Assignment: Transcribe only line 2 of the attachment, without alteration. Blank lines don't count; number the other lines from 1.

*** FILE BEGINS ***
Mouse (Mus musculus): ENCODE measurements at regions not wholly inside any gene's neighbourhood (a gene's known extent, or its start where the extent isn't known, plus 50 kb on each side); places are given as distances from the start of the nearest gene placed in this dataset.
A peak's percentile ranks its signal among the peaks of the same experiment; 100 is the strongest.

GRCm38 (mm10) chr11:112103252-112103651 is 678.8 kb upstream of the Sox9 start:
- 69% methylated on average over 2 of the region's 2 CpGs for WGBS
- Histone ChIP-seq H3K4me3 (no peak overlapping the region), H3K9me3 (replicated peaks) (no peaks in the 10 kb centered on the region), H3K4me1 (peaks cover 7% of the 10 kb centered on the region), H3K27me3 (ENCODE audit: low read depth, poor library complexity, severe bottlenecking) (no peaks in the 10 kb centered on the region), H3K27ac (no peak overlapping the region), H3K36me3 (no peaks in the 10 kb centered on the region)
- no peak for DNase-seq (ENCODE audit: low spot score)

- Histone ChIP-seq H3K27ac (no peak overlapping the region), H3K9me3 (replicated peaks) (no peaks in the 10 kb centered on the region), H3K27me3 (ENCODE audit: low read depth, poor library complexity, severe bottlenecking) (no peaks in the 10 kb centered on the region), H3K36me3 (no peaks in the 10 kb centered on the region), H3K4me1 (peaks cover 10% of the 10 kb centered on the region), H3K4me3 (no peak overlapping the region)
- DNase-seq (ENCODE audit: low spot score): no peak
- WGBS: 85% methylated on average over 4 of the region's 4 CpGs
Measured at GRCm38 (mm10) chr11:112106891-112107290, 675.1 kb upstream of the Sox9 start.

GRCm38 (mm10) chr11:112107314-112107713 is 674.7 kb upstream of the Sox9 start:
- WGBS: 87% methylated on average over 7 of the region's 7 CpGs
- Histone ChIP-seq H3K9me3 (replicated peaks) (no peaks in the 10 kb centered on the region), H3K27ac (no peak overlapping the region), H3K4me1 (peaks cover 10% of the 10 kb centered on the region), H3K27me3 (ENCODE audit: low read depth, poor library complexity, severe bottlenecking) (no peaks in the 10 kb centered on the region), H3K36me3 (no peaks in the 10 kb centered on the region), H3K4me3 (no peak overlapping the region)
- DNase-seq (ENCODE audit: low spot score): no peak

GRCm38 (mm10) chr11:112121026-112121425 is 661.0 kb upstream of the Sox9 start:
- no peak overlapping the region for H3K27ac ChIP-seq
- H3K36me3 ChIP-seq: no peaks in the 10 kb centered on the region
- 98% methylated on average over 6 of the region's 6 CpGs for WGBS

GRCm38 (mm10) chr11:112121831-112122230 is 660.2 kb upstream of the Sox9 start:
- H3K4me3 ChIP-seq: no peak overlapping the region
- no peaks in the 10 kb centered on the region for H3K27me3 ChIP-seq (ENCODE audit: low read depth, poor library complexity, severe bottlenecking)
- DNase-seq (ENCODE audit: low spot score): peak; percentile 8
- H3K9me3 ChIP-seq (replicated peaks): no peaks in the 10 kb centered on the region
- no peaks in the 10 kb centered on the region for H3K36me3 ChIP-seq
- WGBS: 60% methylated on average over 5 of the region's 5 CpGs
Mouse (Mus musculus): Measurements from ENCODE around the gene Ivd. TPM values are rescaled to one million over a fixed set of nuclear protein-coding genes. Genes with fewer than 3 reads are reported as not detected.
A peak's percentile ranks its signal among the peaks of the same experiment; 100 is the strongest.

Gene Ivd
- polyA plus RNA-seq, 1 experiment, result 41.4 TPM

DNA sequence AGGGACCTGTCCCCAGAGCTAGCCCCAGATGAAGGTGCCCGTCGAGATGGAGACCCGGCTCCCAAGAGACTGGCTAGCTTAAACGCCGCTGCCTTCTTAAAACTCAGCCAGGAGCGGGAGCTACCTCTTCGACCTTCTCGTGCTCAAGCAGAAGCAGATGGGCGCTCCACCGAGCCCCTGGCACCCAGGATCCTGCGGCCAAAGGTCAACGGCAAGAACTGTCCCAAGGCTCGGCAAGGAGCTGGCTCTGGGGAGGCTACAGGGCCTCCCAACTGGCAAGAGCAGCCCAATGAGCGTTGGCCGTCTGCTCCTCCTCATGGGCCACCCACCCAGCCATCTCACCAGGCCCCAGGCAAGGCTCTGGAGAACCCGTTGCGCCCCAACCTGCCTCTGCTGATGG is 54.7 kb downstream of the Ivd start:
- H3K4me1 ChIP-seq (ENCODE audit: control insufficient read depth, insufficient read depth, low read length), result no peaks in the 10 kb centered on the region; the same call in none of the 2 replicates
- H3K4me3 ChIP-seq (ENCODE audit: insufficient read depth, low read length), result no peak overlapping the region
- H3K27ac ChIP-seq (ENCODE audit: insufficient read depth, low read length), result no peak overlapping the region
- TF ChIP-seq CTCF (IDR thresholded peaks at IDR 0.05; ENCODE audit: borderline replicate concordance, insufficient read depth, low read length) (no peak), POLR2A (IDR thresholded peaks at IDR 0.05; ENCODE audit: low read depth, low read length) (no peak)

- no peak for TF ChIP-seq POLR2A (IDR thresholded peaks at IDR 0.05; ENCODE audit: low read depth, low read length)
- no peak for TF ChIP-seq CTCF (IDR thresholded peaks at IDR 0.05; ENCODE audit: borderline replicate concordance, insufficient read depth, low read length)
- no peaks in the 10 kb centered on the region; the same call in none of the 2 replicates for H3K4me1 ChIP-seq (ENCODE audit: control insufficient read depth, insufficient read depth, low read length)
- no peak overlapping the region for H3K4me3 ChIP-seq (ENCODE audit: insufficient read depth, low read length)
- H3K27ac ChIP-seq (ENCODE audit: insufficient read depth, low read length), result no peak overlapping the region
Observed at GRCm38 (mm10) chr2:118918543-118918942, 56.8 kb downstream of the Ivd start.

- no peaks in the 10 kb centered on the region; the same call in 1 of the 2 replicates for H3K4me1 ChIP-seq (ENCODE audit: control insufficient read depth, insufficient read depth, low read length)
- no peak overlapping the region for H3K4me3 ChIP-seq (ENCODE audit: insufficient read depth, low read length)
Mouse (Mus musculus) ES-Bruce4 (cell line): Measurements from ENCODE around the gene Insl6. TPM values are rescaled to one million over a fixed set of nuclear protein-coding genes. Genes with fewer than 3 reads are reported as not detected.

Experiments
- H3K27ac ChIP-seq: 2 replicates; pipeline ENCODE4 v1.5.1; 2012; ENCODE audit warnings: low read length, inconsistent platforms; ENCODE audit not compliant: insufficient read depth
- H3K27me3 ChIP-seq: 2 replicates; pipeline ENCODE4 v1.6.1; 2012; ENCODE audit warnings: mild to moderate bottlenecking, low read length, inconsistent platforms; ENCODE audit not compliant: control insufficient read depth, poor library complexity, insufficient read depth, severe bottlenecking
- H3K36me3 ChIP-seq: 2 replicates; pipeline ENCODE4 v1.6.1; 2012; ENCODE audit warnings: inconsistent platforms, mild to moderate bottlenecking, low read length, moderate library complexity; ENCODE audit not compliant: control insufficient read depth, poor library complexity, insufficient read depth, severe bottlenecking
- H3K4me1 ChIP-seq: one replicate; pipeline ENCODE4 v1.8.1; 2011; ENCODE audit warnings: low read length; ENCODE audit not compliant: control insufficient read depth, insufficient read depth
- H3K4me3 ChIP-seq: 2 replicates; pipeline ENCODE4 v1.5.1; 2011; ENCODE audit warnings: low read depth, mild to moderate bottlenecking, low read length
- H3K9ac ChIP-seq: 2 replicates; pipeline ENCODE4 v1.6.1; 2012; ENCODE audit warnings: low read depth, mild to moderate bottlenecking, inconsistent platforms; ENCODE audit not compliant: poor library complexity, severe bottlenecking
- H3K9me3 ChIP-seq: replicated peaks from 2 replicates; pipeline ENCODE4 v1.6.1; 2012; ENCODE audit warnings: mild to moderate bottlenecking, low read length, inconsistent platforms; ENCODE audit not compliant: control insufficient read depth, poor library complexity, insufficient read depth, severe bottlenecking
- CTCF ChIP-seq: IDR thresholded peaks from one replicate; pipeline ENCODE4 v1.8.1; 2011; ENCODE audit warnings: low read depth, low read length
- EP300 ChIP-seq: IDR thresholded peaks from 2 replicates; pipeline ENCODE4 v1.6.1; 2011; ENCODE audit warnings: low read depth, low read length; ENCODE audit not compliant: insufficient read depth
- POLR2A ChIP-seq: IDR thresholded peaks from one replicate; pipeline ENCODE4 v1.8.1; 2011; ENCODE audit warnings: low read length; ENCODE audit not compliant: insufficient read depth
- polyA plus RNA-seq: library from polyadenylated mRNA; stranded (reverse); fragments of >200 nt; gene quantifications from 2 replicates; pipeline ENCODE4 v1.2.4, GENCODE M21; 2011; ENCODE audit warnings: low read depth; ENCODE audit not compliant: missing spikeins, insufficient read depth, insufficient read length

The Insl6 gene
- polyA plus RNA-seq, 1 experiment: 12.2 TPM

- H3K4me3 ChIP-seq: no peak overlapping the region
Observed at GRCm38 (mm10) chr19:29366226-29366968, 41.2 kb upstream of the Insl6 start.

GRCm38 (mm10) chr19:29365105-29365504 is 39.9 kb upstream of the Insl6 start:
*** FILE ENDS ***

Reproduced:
A peak's percentile ranks its signal among the peaks of the same experiment; 100 is the strongest.